The low-speed electric vehicle (LSEV) is getting a major boost after the approval of one of the leading and most prominent LSEV manufacturers and an official response on their future administration), both coming from the Ministry of Industry and Information Technology (MIIT), which oversees the production approval of automobile manufacturers and their products.
In the No. 301 batch of Road Motor Vehicle Manufacturers and Their Products released by MIIT on November 1, Lanzhou Zhidou Electric Vehicle Co., Ltd. was listed as a passenger vehicle manufacturer that has been granted battery electric vehicle (BEV) production approval from MIIT. Three of its BEV models were also listed in the No. 10 batch of the MIIT’s Suggested Model Catalogue for New Energy Vehicle Promotion and Application on the same day.
Zhidou becomes the fourth BEV manufacturer after BAIC BJEV, Yudo NEV and JMC NEV to gain production approval from both the MIIT and the National Development and Reform Commission (NDRC). In March, it became the 11th of 15 companies that have so far received production approval for BEVs from NDRC.
The legitimization of Zhidou from an LSEV manufacturer to a battery electric passenger vehicle manufacturer is significant due to the long history (12 years) of the brand and the trials and tribulations company founder Bao Wenguang has gone through over the years trying to convince policy makers to grant Zhidou that coveted production license.
The MIIT approval comes a week after the government organ issued a notice clarifying that LSEVs will be treated as special types of motor vehicles, in response to a proposal submitted at the Fifth Session of the 12th National People’s Congress in March by several NPC members suggesting that they be classified as special motorcycles.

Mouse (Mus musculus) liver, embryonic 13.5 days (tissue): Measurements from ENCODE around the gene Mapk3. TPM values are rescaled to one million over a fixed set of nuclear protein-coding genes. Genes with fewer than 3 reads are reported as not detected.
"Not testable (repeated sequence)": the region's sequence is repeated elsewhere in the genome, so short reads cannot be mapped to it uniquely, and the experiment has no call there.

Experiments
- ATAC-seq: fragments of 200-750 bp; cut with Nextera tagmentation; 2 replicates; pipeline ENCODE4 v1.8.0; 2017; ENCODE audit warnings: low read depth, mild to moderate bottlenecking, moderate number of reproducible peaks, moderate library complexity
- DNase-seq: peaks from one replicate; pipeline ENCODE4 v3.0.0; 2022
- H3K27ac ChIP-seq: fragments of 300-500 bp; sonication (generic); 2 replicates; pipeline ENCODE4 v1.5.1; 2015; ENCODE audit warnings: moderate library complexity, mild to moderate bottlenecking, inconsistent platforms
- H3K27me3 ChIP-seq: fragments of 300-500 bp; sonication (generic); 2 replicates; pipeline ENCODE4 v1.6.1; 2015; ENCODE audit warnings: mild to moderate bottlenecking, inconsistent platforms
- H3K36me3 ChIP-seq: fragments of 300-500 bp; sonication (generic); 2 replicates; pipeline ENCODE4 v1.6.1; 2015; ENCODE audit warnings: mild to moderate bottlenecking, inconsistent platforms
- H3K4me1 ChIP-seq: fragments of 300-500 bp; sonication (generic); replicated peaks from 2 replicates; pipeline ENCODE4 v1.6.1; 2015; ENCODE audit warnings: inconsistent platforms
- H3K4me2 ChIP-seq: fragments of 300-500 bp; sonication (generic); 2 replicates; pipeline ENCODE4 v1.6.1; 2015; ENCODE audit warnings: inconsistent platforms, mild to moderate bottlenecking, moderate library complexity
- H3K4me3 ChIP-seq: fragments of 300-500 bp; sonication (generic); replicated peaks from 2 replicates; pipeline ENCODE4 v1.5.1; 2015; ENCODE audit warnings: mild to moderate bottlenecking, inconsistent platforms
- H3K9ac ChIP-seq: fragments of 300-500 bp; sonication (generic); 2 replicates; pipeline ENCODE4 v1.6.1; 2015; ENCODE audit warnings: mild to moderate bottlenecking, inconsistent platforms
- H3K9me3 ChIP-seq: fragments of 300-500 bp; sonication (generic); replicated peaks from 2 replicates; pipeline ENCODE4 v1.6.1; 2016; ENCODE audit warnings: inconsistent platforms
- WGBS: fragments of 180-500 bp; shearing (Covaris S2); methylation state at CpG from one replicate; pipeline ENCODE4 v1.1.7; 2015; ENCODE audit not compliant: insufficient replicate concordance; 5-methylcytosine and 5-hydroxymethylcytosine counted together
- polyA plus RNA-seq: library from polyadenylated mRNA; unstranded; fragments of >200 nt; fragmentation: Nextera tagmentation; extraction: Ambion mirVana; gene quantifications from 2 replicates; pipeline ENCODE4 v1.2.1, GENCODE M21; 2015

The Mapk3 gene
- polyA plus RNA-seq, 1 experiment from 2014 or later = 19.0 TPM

MIIT’s response basically means that LSEV manufacturers are expected to go through similar approval process as existing licensed automakers, and adhere to special national standards on LSEVs, which are being ironed out. What likely will happen, as MIIT terms it “upgrading a batch, standardizing a batch and eliminating a batch” process, is the legitimization of additional LSEV manufacturers like Zhidou but also elimination of many more that do not meet the upcoming new standards.
LSEVs, which roam the roads of China’s rural areas and the countryside and recently have been increasingly used even in large cities such as Beijing, have been controversial due to the fact that they do not require automobile insurance or a driver’s license, are widely criticized for occupying roads and irregular usage, and have potential safety hazards due to their low prices and relatively poor production processes. Yet they offer a convenient form of transportation and are perfect for on demand mobility which is gaining traction in China. The problem lies in the lack of proper administration on both production and operation.
The approval of Zhidou and MIIT’s recent stance at least mean that LSEVs will become a key feature of China’s EV market.